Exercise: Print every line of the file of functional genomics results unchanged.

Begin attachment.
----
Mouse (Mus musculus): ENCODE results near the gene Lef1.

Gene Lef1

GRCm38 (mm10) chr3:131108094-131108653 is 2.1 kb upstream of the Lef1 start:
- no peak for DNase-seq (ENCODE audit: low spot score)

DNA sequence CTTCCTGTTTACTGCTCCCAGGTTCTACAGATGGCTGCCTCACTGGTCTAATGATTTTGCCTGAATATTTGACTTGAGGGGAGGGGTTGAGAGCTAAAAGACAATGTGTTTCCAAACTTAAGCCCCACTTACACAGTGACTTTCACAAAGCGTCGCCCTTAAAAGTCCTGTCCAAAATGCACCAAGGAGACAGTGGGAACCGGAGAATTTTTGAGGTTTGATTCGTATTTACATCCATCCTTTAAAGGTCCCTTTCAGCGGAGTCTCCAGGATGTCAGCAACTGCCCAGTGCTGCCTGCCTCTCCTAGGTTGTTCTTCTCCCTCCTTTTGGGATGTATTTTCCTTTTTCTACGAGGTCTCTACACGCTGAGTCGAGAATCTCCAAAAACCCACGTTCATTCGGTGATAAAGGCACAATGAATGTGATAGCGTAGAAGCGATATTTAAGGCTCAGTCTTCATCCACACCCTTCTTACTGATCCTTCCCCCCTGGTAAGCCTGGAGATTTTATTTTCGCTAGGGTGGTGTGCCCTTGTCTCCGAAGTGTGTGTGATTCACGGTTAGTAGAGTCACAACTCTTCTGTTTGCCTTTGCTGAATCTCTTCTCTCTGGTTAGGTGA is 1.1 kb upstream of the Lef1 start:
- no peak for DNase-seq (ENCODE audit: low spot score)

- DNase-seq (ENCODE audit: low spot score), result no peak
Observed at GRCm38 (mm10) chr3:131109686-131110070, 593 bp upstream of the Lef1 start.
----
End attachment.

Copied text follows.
Mouse (Mus musculus): ENCODE results near the gene Lef1.

Gene Lef1

GRCm38 (mm10) chr3:131108094-131108653 is 2.1 kb upstream of the Lef1 start:
- no peak for DNase-seq (ENCODE audit: low spot score)

DNA sequence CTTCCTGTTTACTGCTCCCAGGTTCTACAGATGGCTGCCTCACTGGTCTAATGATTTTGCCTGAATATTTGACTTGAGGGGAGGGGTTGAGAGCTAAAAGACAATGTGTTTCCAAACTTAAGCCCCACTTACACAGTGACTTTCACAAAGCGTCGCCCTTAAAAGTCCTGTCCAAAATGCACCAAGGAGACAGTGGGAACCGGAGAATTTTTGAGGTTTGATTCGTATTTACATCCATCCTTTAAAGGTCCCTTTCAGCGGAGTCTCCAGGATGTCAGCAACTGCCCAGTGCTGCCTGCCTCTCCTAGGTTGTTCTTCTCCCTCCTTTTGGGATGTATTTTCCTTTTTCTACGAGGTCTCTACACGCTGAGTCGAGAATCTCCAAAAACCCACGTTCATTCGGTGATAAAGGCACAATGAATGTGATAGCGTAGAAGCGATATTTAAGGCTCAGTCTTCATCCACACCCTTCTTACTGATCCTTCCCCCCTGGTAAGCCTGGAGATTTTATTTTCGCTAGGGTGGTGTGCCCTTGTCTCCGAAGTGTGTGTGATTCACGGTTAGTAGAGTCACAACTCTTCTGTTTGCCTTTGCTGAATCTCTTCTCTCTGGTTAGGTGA is 1.1 kb upstream of the Lef1 start:
- no peak for DNase-seq (ENCODE audit: low spot score)

- DNase-seq (ENCODE audit: low spot score), result no peak
Observed at GRCm38 (mm10) chr3:131109686-131110070, 593 bp upstream of the Lef1 start.